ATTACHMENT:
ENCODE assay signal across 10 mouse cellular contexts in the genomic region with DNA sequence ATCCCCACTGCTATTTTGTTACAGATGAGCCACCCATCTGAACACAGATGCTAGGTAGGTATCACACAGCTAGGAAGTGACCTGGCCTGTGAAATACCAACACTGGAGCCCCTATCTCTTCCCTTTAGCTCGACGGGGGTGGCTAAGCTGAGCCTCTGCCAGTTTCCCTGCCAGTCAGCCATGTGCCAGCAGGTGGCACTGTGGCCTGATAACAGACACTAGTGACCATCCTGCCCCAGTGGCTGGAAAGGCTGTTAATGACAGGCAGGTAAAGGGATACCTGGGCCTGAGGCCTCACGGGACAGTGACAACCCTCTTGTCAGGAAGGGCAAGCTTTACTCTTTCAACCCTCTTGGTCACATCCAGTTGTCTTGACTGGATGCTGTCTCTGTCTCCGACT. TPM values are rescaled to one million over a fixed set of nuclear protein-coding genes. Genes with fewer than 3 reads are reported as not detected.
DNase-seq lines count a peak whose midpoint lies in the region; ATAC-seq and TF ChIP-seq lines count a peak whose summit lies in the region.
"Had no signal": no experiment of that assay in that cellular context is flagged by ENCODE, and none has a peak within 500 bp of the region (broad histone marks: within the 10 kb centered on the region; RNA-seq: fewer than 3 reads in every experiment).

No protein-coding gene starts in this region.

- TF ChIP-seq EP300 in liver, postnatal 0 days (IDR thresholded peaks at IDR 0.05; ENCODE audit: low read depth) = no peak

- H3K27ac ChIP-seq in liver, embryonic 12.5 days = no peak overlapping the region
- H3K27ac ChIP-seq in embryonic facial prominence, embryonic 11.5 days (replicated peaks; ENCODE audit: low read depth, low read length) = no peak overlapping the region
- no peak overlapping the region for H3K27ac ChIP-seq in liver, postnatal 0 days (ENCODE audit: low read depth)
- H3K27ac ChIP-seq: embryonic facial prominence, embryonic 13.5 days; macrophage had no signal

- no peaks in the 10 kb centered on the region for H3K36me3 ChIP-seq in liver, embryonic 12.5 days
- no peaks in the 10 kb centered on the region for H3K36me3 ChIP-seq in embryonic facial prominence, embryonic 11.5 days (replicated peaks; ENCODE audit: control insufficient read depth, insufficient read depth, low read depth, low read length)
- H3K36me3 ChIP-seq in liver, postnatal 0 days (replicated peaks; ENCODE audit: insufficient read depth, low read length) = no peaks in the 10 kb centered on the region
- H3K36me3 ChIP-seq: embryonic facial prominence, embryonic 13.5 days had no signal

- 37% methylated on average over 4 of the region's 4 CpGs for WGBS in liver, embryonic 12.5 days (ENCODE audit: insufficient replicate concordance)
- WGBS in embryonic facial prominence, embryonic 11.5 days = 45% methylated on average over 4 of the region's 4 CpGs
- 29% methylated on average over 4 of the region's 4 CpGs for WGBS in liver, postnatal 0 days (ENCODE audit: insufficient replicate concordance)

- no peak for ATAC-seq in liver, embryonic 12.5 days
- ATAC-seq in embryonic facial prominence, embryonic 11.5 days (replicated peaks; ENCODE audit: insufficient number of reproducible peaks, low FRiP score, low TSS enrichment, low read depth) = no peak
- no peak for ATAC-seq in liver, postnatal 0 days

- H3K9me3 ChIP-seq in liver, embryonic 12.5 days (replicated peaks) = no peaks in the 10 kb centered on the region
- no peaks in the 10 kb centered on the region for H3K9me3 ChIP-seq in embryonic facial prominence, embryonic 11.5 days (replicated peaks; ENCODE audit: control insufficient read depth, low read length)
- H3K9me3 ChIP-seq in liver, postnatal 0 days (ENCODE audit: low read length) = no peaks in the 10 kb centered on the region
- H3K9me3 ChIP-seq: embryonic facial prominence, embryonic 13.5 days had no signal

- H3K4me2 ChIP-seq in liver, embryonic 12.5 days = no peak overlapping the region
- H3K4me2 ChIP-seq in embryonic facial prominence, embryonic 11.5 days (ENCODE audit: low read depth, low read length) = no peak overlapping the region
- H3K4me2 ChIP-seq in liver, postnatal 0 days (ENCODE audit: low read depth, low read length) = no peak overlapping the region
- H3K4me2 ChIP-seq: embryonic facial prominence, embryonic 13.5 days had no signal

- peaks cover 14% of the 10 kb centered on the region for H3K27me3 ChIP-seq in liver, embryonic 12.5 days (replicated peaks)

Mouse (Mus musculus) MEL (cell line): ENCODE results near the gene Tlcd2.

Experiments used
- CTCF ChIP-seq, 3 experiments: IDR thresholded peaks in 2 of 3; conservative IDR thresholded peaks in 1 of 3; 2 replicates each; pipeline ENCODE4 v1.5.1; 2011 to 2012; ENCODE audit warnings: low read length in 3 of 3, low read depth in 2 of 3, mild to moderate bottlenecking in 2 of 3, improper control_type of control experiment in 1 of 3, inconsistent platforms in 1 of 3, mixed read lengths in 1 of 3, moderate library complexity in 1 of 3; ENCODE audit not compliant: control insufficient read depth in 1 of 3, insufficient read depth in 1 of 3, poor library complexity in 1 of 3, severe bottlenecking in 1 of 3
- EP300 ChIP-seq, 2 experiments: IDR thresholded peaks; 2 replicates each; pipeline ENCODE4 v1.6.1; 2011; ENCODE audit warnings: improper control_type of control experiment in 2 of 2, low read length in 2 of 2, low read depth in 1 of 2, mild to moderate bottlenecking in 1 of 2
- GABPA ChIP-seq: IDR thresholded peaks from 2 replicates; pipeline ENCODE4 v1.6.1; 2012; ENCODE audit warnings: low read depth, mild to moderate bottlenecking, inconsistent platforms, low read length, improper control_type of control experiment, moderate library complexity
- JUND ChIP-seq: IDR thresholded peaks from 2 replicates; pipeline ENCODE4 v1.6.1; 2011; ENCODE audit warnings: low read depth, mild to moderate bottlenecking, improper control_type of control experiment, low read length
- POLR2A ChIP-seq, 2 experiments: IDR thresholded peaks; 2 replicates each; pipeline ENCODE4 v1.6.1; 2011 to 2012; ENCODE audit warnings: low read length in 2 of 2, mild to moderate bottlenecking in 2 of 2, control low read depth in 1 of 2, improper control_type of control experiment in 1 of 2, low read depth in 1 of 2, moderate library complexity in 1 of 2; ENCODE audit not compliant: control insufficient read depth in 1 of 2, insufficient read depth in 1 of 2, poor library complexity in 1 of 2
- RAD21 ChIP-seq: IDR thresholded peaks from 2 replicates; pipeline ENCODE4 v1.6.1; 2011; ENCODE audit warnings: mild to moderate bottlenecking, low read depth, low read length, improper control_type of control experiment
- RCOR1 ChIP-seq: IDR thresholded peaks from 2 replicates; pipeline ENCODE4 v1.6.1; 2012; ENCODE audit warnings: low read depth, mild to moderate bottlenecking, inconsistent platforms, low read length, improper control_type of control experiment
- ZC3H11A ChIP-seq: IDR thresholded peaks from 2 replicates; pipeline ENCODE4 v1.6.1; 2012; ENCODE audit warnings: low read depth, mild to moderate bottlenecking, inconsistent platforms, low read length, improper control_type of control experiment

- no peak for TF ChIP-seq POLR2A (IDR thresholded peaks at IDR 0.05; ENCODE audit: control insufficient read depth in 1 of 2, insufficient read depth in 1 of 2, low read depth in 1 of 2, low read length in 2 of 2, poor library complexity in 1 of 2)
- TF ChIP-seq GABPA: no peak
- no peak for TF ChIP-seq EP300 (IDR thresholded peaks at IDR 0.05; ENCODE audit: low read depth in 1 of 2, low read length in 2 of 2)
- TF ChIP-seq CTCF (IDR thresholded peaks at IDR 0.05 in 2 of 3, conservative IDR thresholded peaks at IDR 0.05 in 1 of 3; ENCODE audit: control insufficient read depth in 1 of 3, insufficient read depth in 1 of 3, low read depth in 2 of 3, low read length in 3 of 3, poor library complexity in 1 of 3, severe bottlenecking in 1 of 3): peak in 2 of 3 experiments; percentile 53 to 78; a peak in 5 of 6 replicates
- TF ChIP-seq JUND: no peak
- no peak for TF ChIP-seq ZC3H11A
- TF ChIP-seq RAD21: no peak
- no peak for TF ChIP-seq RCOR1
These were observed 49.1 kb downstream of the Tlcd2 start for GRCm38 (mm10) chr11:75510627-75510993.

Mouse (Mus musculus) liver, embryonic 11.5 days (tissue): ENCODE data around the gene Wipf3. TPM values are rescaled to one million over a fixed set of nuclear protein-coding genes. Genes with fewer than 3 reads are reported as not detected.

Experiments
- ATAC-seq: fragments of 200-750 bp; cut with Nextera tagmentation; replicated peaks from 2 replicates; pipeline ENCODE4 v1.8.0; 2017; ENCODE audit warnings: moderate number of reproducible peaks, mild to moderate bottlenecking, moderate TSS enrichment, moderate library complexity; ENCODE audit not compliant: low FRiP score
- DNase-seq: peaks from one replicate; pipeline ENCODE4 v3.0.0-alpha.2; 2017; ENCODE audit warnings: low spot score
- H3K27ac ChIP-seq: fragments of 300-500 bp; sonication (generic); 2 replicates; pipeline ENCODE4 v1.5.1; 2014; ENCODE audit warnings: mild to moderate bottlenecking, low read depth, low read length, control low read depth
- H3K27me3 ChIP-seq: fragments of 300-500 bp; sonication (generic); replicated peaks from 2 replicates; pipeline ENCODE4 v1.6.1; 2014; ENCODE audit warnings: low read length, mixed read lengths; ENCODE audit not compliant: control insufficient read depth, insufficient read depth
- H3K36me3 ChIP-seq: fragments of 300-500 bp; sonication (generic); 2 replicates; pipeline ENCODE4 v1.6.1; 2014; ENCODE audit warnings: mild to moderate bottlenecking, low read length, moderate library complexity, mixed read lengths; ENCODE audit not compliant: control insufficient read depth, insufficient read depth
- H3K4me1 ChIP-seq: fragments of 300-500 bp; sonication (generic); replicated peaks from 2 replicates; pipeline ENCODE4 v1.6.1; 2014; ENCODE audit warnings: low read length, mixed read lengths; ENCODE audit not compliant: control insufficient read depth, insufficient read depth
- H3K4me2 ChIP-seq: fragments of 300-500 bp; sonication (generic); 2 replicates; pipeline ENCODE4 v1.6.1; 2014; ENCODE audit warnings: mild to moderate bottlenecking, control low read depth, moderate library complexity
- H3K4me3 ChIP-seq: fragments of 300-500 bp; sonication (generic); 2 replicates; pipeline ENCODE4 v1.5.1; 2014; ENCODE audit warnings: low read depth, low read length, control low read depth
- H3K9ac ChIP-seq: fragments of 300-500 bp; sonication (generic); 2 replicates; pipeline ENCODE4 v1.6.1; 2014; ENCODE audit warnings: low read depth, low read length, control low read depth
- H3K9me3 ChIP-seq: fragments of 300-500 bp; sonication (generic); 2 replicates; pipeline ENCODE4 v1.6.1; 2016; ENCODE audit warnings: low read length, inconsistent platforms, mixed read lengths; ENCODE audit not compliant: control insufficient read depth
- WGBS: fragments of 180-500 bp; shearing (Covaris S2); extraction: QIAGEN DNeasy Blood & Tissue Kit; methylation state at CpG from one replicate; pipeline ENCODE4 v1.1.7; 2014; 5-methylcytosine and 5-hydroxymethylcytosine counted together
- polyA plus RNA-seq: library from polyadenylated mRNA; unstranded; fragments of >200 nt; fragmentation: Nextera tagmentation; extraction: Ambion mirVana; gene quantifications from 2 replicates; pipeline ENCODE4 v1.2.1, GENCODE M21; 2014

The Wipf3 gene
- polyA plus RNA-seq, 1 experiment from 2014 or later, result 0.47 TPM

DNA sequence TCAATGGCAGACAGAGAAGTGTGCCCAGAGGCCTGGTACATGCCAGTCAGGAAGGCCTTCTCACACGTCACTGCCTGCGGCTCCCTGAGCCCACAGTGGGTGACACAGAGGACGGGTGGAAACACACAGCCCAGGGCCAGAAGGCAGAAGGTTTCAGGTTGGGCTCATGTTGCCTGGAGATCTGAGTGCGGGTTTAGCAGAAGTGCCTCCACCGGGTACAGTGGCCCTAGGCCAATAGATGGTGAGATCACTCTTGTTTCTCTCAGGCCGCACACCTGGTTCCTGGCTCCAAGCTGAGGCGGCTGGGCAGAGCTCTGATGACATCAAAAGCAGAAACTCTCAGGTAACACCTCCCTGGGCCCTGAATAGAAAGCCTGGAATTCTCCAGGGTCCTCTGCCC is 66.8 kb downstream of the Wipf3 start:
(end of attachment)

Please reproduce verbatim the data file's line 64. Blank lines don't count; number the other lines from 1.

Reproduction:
DNA sequence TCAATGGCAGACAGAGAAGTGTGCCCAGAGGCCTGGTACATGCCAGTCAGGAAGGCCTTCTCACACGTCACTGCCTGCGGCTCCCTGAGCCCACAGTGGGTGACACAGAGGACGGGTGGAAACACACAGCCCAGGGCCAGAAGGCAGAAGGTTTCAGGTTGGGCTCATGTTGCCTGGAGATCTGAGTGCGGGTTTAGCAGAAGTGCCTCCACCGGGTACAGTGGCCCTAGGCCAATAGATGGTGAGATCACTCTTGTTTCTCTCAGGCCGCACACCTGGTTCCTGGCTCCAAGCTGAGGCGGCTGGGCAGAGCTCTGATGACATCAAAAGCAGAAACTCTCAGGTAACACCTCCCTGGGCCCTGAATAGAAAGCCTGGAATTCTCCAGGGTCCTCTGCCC is 66.8 kb downstream of the Wipf3 start: